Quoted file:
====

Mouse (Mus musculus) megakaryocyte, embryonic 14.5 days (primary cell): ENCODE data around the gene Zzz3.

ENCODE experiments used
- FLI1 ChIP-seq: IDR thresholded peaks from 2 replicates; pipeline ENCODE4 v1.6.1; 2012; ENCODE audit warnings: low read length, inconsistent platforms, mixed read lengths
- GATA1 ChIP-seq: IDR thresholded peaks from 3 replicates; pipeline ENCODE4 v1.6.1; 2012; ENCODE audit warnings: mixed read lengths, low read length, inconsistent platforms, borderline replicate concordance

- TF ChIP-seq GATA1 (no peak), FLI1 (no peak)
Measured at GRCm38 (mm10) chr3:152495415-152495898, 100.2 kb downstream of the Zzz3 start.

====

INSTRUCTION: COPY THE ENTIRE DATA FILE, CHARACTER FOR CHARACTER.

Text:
Mouse (Mus musculus) megakaryocyte, embryonic 14.5 days (primary cell): ENCODE data around the gene Zzz3.

ENCODE experiments used
- FLI1 ChIP-seq: IDR thresholded peaks from 2 replicates; pipeline ENCODE4 v1.6.1; 2012; ENCODE audit warnings: low read length, inconsistent platforms, mixed read lengths
- GATA1 ChIP-seq: IDR thresholded peaks from 3 replicates; pipeline ENCODE4 v1.6.1; 2012; ENCODE audit warnings: mixed read lengths, low read length, inconsistent platforms, borderline replicate concordance

- TF ChIP-seq GATA1 (no peak), FLI1 (no peak)
Measured at GRCm38 (mm10) chr3:152495415-152495898, 100.2 kb downstream of the Zzz3 start.